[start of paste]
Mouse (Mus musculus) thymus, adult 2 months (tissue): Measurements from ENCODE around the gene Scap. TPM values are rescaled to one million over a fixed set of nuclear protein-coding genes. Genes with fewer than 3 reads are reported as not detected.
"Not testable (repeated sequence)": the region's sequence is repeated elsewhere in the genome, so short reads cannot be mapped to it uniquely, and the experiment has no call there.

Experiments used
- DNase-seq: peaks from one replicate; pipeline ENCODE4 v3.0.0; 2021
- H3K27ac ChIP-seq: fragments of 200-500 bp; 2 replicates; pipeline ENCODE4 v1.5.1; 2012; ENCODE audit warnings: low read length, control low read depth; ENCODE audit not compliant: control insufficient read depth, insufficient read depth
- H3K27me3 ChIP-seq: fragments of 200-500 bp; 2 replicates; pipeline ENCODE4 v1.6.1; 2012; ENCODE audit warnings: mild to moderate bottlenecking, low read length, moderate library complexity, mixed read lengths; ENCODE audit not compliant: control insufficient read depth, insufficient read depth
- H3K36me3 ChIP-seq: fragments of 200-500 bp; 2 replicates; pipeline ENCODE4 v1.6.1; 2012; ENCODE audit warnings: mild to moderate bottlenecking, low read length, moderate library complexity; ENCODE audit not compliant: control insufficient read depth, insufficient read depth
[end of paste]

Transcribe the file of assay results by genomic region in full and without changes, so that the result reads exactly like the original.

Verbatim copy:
Mouse (Mus musculus) thymus, adult 2 months (tissue): Measurements from ENCODE around the gene Scap. TPM values are rescaled to one million over a fixed set of nuclear protein-coding genes. Genes with fewer than 3 reads are reported as not detected.
"Not testable (repeated sequence)": the region's sequence is repeated elsewhere in the genome, so short reads cannot be mapped to it uniquely, and the experiment has no call there.

Experiments used
- DNase-seq: peaks from one replicate; pipeline ENCODE4 v3.0.0; 2021
- H3K27ac ChIP-seq: fragments of 200-500 bp; 2 replicates; pipeline ENCODE4 v1.5.1; 2012; ENCODE audit warnings: low read length, control low read depth; ENCODE audit not compliant: control insufficient read depth, insufficient read depth
- H3K27me3 ChIP-seq: fragments of 200-500 bp; 2 replicates; pipeline ENCODE4 v1.6.1; 2012; ENCODE audit warnings: mild to moderate bottlenecking, low read length, moderate library complexity, mixed read lengths; ENCODE audit not compliant: control insufficient read depth, insufficient read depth
- H3K36me3 ChIP-seq: fragments of 200-500 bp; 2 replicates; pipeline ENCODE4 v1.6.1; 2012; ENCODE audit warnings: mild to moderate bottlenecking, low read length, moderate library complexity; ENCODE audit not compliant: control insufficient read depth, insufficient read depth